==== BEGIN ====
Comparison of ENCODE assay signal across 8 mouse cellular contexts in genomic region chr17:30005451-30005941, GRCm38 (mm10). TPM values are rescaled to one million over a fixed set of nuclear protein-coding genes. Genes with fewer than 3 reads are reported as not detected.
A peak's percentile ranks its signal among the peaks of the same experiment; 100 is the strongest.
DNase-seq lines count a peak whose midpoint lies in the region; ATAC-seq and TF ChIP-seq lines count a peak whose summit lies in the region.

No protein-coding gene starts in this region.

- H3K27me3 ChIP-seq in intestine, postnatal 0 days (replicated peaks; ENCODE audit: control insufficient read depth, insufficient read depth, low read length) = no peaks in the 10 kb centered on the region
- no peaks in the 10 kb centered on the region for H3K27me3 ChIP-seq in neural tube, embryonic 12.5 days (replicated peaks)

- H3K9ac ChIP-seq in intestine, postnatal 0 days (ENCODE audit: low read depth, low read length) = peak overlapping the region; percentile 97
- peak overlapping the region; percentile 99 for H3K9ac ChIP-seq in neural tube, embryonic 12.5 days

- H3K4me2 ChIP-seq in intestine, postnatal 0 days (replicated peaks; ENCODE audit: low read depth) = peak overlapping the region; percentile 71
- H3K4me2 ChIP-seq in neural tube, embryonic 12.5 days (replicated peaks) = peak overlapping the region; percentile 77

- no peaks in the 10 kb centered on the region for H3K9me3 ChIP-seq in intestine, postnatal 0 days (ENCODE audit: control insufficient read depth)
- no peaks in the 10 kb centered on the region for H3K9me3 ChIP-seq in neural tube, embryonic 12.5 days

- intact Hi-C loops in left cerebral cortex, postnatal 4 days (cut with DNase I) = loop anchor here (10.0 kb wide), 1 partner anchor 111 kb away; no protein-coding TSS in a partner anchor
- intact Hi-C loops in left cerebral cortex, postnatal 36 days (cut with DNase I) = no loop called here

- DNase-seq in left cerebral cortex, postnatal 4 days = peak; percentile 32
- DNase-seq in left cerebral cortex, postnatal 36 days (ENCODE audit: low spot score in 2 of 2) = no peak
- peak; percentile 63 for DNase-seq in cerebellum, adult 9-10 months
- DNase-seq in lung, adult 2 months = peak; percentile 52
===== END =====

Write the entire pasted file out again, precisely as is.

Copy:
Comparison of ENCODE assay signal across 8 mouse cellular contexts in genomic region chr17:30005451-30005941, GRCm38 (mm10). TPM values are rescaled to one million over a fixed set of nuclear protein-coding genes. Genes with fewer than 3 reads are reported as not detected.
A peak's percentile ranks its signal among the peaks of the same experiment; 100 is the strongest.
DNase-seq lines count a peak whose midpoint lies in the region; ATAC-seq and TF ChIP-seq lines count a peak whose summit lies in the region.

No protein-coding gene starts in this region.

- H3K27me3 ChIP-seq in intestine, postnatal 0 days (replicated peaks; ENCODE audit: control insufficient read depth, insufficient read depth, low read length) = no peaks in the 10 kb centered on the region
- no peaks in the 10 kb centered on the region for H3K27me3 ChIP-seq in neural tube, embryonic 12.5 days (replicated peaks)

- H3K9ac ChIP-seq in intestine, postnatal 0 days (ENCODE audit: low read depth, low read length) = peak overlapping the region; percentile 97
- peak overlapping the region; percentile 99 for H3K9ac ChIP-seq in neural tube, embryonic 12.5 days

- H3K4me2 ChIP-seq in intestine, postnatal 0 days (replicated peaks; ENCODE audit: low read depth) = peak overlapping the region; percentile 71
- H3K4me2 ChIP-seq in neural tube, embryonic 12.5 days (replicated peaks) = peak overlapping the region; percentile 77

- no peaks in the 10 kb centered on the region for H3K9me3 ChIP-seq in intestine, postnatal 0 days (ENCODE audit: control insufficient read depth)
- no peaks in the 10 kb centered on the region for H3K9me3 ChIP-seq in neural tube, embryonic 12.5 days

- intact Hi-C loops in left cerebral cortex, postnatal 4 days (cut with DNase I) = loop anchor here (10.0 kb wide), 1 partner anchor 111 kb away; no protein-coding TSS in a partner anchor
- intact Hi-C loops in left cerebral cortex, postnatal 36 days (cut with DNase I) = no loop called here

- DNase-seq in left cerebral cortex, postnatal 4 days = peak; percentile 32
- DNase-seq in left cerebral cortex, postnatal 36 days (ENCODE audit: low spot score in 2 of 2) = no peak
- peak; percentile 63 for DNase-seq in cerebellum, adult 9-10 months
- DNase-seq in lung, adult 2 months = peak; percentile 52